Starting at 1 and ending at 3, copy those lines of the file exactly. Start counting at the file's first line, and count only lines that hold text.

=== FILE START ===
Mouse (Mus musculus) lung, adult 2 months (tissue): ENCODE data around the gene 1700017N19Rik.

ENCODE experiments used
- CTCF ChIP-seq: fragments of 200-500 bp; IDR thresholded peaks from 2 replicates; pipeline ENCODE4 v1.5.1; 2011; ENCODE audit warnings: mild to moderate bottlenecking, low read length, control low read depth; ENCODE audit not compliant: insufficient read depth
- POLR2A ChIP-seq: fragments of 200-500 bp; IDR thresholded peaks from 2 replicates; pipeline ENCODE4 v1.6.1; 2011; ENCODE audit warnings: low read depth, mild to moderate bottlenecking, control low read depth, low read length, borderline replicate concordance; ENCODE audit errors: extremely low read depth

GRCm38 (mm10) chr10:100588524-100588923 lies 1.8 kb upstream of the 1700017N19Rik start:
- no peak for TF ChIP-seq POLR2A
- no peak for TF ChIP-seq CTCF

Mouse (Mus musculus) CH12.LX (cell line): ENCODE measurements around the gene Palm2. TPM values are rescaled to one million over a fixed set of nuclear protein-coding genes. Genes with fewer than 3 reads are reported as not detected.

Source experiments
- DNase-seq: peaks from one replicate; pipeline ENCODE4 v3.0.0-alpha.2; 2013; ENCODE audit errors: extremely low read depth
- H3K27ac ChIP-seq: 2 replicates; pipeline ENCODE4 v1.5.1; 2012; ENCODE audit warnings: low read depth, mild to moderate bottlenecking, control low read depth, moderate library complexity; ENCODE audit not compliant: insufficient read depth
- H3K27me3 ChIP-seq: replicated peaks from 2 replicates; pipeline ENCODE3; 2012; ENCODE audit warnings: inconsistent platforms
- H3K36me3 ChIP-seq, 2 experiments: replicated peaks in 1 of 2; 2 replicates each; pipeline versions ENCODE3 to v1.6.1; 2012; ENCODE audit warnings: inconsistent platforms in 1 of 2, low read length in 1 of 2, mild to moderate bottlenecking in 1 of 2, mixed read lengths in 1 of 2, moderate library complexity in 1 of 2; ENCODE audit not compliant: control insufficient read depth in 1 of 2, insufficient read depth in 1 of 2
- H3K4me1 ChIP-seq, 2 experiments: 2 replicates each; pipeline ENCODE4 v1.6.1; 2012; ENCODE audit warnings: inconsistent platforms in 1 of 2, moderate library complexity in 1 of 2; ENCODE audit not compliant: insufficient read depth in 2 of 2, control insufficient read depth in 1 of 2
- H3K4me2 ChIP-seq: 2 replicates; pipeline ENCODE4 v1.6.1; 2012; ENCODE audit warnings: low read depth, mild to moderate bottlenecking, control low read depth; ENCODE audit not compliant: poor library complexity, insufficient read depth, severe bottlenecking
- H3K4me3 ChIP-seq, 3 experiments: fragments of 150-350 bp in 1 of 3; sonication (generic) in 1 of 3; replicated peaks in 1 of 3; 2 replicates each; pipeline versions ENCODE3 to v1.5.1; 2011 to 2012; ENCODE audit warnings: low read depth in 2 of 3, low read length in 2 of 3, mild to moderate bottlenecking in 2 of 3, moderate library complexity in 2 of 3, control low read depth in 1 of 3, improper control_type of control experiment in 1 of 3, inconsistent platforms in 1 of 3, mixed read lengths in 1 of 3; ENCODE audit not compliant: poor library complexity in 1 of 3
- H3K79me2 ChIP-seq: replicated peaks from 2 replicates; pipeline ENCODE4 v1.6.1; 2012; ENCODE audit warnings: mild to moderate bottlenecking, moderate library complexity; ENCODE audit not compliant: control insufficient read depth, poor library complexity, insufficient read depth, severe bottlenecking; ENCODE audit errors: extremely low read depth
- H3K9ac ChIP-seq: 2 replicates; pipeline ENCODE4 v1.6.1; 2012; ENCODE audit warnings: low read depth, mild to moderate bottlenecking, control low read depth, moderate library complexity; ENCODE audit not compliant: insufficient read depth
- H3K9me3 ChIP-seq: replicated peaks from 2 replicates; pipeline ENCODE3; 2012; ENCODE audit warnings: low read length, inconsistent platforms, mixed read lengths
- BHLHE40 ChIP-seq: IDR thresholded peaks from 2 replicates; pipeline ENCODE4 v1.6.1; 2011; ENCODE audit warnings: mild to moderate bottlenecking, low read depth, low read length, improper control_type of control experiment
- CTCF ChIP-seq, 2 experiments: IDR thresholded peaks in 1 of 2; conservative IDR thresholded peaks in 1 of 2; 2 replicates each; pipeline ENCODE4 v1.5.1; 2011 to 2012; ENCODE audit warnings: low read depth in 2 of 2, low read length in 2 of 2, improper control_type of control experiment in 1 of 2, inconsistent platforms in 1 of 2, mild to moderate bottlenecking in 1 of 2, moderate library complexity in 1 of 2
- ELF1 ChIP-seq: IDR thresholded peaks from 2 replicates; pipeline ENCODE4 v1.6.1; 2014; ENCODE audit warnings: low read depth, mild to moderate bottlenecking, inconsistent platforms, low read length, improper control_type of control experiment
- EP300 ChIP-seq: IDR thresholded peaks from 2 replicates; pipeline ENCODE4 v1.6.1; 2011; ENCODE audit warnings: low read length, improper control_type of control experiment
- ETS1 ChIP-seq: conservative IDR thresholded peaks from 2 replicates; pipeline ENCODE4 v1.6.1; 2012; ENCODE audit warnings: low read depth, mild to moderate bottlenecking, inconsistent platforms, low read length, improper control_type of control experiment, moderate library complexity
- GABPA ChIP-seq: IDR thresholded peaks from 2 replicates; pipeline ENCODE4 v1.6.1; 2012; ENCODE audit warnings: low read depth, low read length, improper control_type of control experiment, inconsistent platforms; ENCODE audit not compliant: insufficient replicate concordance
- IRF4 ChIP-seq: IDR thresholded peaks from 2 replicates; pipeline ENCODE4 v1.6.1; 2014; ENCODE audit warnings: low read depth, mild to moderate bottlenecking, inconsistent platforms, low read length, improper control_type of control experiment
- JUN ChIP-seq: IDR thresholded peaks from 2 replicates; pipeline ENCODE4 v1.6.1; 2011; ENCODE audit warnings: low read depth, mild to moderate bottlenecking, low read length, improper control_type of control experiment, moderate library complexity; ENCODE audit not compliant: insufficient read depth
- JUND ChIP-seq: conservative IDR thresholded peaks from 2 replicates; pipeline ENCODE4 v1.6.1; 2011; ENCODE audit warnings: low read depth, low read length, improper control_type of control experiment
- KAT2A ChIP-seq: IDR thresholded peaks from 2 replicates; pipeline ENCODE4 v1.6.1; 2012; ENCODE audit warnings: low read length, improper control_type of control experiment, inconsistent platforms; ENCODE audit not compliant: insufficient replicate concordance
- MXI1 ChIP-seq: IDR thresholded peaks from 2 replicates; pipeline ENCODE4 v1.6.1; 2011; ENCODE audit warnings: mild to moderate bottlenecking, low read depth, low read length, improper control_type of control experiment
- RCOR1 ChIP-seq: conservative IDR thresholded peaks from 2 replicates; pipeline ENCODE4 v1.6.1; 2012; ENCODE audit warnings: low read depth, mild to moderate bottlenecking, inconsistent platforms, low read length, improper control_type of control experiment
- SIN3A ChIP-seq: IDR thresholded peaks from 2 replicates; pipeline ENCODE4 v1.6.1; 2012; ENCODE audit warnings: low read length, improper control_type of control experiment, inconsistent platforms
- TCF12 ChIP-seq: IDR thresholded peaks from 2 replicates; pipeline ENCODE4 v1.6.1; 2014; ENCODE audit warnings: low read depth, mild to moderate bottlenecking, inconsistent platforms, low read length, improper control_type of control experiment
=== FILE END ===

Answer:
Mouse (Mus musculus) lung, adult 2 months (tissue): ENCODE data around the gene 1700017N19Rik.

ENCODE experiments used
- CTCF ChIP-seq: fragments of 200-500 bp; IDR thresholded peaks from 2 replicates; pipeline ENCODE4 v1.5.1; 2011; ENCODE audit warnings: mild to moderate bottlenecking, low read length, control low read depth; ENCODE audit not compliant: insufficient read depth